In September 2010, the Colorado State Library (CSL) secured a $2.3 million Broadband Technology Opportunity Program (BTOP) grant through the U.S. Department of Commerce’s National Telecommunications and Information Administration and the American Recovery and Reinvestment Act. The CSL BTOP grant, totaling $3.3 million, includes $754,000 from the Bill & Melinda Gates Foundation and $316,234 worth of matching and in-kind donations from local libraries, CSL, and community organizations. This Fast Facts, which is the first in a three-part series about the CSL BTOP project’s first year,1 summarizes the CSL BTOP project’s location, equipment, training, and usage data during its first year of implementation (March to December 2011).2
CSL BTOP Grant Goals:
- Increase public access to high speed broadband services in high-need/low-income communities
- Serve vulnerable populations (including the unemployed, underemployed, non-English speakers, seniors, and people with disabilities)
- Support job search and career advancement
- Increase digital literacy
- Enhance access to libraries and computers through ADA compliance
The CSL BTOP grant funded 50 grantees to build or enhance Public Computer Centers (PCCs) in 88 high-need urban and rural communities in Colorado with high poverty rates, ethnic diversity, low broadband penetration, and/or limited access to public computers. The PCCs are located primarily in public libraries, and in a museum, town hall, general store, and other spaces in communities without libraries. In 2011, 54 of the PCCs held launches to publicize their services and to give community members the opportunity to test out and receive training on the new desktop computers, laptops, iPads, and tablets.
Over the course of the CSL BTOP grant, the planned equipment purchases will total 1,293 computer devices, including 681 laptops, 59 tablets, 487 desktops, 66 ADA compliant stations, and other equipment for training and public use. By the end of 2011, more than four-fifths of the PCCs (83%) had purchased and installed their equipment for public use. Each grantee used its own discretion on how to allocate funds based on community needs. For example, the John C. Fremont Library in Florence, which serves the rural areas of Coal Creek, Rockvale, and Williamsburg, offers classes at a senior center and kids clubs via a mobile laptop lab. Likewise, the Lamar Public Library partners with community groups and brings their mobile PCC lab to City of Lamar offices, the Chamber of Commerce, Rotary Club, and to outlying communities in rural areas of Prowers County. Another PCC, the Literacy Center at Delta County, purchased iPads for computer training and in-library checkout.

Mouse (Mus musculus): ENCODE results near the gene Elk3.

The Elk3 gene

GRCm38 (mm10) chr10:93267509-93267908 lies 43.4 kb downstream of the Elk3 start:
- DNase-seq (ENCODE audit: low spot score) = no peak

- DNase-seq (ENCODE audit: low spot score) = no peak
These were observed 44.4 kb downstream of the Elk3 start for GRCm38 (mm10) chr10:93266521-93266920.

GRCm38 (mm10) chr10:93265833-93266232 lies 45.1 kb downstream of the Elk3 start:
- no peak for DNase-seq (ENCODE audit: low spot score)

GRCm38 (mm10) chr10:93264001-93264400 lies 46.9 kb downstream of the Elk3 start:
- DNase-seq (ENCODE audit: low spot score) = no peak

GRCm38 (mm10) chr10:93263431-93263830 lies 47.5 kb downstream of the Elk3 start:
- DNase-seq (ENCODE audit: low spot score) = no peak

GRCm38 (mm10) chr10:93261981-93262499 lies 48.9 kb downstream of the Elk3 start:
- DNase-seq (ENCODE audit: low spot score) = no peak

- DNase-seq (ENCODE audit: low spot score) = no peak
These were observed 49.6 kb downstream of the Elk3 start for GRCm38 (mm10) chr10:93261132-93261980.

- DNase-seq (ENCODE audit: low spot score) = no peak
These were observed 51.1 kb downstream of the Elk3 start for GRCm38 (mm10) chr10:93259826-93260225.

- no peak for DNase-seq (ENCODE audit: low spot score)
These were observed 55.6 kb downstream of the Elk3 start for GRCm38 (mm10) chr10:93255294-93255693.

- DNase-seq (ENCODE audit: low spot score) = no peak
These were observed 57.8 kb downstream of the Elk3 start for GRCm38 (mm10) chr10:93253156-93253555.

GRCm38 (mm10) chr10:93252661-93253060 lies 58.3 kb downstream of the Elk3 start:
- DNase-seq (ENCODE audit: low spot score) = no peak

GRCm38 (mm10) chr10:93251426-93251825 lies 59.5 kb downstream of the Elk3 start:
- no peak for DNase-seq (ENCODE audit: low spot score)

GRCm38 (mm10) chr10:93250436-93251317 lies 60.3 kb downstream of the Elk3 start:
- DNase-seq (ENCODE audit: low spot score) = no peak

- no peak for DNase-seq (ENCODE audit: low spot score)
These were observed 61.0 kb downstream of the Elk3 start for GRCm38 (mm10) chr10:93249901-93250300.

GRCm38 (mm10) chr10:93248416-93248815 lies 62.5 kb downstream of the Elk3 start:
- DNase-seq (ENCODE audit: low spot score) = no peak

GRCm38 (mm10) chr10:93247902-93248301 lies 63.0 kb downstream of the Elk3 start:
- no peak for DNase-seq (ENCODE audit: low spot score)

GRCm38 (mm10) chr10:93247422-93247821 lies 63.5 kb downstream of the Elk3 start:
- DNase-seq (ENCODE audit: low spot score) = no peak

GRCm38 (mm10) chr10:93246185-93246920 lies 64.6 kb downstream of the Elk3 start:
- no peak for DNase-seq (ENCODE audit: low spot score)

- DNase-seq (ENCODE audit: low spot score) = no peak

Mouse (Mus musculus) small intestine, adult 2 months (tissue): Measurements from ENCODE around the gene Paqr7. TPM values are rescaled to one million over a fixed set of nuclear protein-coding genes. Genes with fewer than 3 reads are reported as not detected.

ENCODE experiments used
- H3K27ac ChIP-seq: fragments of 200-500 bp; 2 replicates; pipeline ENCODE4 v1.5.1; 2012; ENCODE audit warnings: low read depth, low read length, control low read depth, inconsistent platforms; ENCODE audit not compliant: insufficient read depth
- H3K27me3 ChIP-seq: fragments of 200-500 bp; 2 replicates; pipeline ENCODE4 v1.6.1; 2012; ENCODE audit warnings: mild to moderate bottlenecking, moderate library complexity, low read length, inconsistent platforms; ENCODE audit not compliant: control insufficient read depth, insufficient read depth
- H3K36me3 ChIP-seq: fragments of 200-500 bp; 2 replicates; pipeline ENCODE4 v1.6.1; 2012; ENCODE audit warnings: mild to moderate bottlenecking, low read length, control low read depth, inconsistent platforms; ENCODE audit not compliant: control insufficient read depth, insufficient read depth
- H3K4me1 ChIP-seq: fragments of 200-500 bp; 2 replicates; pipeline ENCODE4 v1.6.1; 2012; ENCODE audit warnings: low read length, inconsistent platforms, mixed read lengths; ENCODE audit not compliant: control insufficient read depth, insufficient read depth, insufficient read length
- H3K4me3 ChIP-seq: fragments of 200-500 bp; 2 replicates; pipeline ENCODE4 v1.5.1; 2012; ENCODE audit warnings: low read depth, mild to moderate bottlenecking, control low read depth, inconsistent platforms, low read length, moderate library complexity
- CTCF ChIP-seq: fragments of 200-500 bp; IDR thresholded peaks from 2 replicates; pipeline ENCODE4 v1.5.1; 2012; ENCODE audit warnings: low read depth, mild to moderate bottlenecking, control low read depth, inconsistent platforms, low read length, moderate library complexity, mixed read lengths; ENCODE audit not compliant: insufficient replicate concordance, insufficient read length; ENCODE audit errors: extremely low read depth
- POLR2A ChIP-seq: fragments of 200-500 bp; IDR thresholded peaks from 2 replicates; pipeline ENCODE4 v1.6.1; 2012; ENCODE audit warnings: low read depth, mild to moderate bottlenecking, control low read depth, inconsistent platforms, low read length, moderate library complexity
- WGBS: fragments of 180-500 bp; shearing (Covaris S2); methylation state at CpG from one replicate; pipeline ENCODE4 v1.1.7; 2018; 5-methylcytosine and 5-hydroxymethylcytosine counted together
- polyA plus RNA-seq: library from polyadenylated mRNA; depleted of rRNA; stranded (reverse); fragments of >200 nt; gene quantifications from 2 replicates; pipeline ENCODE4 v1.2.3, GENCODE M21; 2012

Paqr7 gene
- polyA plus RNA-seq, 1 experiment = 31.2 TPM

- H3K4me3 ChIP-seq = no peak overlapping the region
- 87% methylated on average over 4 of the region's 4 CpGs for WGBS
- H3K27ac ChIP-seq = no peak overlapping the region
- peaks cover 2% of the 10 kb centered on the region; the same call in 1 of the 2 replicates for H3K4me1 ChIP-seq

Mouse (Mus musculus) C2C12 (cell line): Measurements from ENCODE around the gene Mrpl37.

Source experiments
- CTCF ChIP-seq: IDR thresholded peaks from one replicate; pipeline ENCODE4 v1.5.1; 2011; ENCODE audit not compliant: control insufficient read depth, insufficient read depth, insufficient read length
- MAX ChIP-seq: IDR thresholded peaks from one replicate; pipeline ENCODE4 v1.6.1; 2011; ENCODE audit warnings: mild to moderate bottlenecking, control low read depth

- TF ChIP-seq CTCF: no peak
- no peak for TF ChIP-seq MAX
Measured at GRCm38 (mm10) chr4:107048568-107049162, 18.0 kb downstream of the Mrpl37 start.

The BTOP team at the Colorado State Library provides library staff with computer training and support to develop, market, and launch their PCCs. The BTOP team developed an extensive “Train the Technology Trainer” program for PCC staff and volunteers. In 2011, three full-time members of CSL’s BTOP team provided 470 hours of instruction (127 classes, workshops, webinars, and boot camps) to 2,883 technology trainers. The BTOP team received progressively higher ratings for these trainings over the course of 3 quarters (March to December 2011). More than 4 out of 5 participants (86%) rated the trainings overall as “excellent” or “above average” in Q2, and these ratings increased to 90% in Q3 and 92% in Q4. About 9 in 10 participants indicated that they would “definitely” or “probably” recommend the trainings to others in Q2 (89%) and Q3 (90%), and 94% did so in Q4.
In 2011, staff from 57 PCCs reported offering 1,364 computer training classes to community members (see Chart 1). These classes were attended by 8,625 participants over 2,744 hours of class. Close to two-thirds of the classes (60%) were about basic internet and computer use (email, internet searching). Classes also covered office skills (Microsoft Office, Quickbooks), job seeking (resume basics, job search strategies), multimedia (HTML, Photoshop), and “other” topics (ESL, GED, genealogy, language learning, grant seeking, benefits access, mobile device usage, etc.).
PCC Computer Training Classes, 2011
Open Access Usage
The PCCs also kept track of the use of computers during open access times. In 2011, they reported a total of 1.3 million of these types of uses (see Chart 2). Nine out of ten uses (89%) were unassisted, meaning that residents used the computers on their own. The remaining 11 percent included individual tutoring sessions in which users received assistance from PCC staff or volunteers. Of the assisted one-on-one sessions, most (92%) were unscheduled.
Sharon Morris, Director of Library Development and Innovation at the Colorado State Library and the BTOP Project Director, has described the PCC grants as a way for libraries “to re-invent the way they are serving their communities.”3 The 2011 BTOP project data demonstrates that through their PCCs, Colorado libraries are providing computer access and training throughout the state, improving accessibility, and helping residents to more fully participate in and benefit from using the internet. By providing public computers with free and reliable broadband internet access in libraries and other community support centers, PCCs promote small business development, improve job skills, enable lifelong learning, and connect Coloradans of all ages with family, local, and global communities.4